To complicate things further, as the fitness industry grew far beyond the small niche of bodybuilding, trainers who were either entrepreneurial or eccentric (or both) started making wild claims about how their “special systems” of training could produce more fitness, more fat loss and or more muscle growth in less time – sometimes in “just minutes a day!”
It was at this point in the game, (where we still are today), that most newbies had no idea what to believe, and even experienced trainees started second-guessing their approach. Were they training for too long, wasting time in the gym, or were they not training long enough, and missing out on added benefits if they would train longer?
Customization Factors That Influence The Ideal Training Duration
The answer to almost every question you can ask about weight training is, “It depends” and this is especially true for training session length. How long your weight training workout should last depends on numerous factors including:
1. Your training age: Are you a beginner, intermediate or advanced trainee?
2. Your goals: Are you training for better physique, bodybuilding (muscle size), powerlifting (strength), general health and fitness, conditioning, sports, fat loss or a combination of the above?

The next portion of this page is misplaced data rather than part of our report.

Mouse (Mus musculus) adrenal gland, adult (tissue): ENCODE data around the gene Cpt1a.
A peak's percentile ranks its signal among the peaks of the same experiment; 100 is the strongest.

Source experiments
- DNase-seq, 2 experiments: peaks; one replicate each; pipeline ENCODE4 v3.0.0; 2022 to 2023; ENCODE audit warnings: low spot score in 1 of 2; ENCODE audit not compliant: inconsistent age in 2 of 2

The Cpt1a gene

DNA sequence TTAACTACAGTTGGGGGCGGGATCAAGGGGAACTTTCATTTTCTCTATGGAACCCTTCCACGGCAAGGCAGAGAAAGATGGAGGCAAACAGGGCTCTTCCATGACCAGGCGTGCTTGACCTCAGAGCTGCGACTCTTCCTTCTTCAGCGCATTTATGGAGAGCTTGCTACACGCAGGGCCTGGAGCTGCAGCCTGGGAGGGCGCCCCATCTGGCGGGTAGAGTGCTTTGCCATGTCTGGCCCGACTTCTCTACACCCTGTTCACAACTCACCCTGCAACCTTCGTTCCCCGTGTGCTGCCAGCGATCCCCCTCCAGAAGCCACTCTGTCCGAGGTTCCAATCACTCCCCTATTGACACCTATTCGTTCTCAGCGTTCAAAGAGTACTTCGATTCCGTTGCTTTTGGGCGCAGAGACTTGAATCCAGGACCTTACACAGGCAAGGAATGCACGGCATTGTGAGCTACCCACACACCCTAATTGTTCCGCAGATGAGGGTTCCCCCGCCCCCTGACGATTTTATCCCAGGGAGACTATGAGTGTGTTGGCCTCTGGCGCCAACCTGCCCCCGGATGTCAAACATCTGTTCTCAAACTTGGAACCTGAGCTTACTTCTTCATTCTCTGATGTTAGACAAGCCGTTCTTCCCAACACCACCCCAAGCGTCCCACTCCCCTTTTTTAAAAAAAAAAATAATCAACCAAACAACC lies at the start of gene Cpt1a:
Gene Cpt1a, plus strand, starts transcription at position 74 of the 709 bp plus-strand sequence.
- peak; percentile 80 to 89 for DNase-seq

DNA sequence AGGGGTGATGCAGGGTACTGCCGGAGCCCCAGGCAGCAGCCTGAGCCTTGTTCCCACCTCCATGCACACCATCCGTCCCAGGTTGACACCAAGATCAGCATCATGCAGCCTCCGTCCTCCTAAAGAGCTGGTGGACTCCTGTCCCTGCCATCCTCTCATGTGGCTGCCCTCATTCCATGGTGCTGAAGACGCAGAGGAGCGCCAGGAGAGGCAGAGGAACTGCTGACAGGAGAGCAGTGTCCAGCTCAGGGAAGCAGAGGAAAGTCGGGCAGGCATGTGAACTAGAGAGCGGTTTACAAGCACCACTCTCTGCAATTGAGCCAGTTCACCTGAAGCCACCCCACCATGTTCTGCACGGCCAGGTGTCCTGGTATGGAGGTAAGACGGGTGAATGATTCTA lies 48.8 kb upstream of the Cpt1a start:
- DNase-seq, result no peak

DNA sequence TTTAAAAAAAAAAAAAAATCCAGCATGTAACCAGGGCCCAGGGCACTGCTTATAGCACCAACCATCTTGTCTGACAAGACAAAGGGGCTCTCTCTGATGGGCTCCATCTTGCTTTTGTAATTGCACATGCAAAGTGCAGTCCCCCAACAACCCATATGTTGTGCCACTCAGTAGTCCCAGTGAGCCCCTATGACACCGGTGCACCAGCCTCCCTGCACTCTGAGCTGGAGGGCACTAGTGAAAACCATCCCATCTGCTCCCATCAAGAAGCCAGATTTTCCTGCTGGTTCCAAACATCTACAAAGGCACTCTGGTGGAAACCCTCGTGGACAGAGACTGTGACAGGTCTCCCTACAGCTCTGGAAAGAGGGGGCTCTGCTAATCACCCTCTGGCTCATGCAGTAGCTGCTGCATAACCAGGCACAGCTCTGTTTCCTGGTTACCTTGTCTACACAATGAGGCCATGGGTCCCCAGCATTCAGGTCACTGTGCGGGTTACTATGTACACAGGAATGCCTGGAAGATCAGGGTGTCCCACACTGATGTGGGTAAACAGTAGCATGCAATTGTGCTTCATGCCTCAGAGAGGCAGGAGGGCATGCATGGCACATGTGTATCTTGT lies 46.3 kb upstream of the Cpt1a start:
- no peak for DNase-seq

3. Your recovery ability: How well can you handle a large volume of exercise?
4. Your split routine: Are you training your entire body, half your body, or just a body part or two in a single workout?
5. Your personal preferences: What style of training do you enjoy the most – short and intense or long and leisurely?
6. Your results: Is what you’re doing now working well for you?
7. Your schedule: How much time do have available and how much are you willing to spend working out?
If your program fits your experience level, your goals, your preferences and it’s producing results you’re happy with, does it even matter how long your workouts are? Good question!
You could argue that it doesn’t, except for that last item on the list above: It matters if you’re busy and your time is limited, and as it turns out, lack of time is a huge factor for the vast majority of people. I know serious bodybuilders and athletes who would train 2, 3 or 4 hours a day if they knew that would produce the best results. But even if it did, that’s not an option for the average person with a job and a family.
That’s why so many trainers today specialize in designing workouts for the time-strapped person. They typically use time-efficiency techniques such as circuits, mini-circuits, supersets, density training (short rest intervals), division of the workout into body part splits or minimalist total body routines using compound or hybrid exercises. Using these methods and a high intensity of effort level, you could easily get effective resistance training workouts squeezed into 30 minutes if you had to. (I created my T.N.B. TURBO superset program specifically for this reason).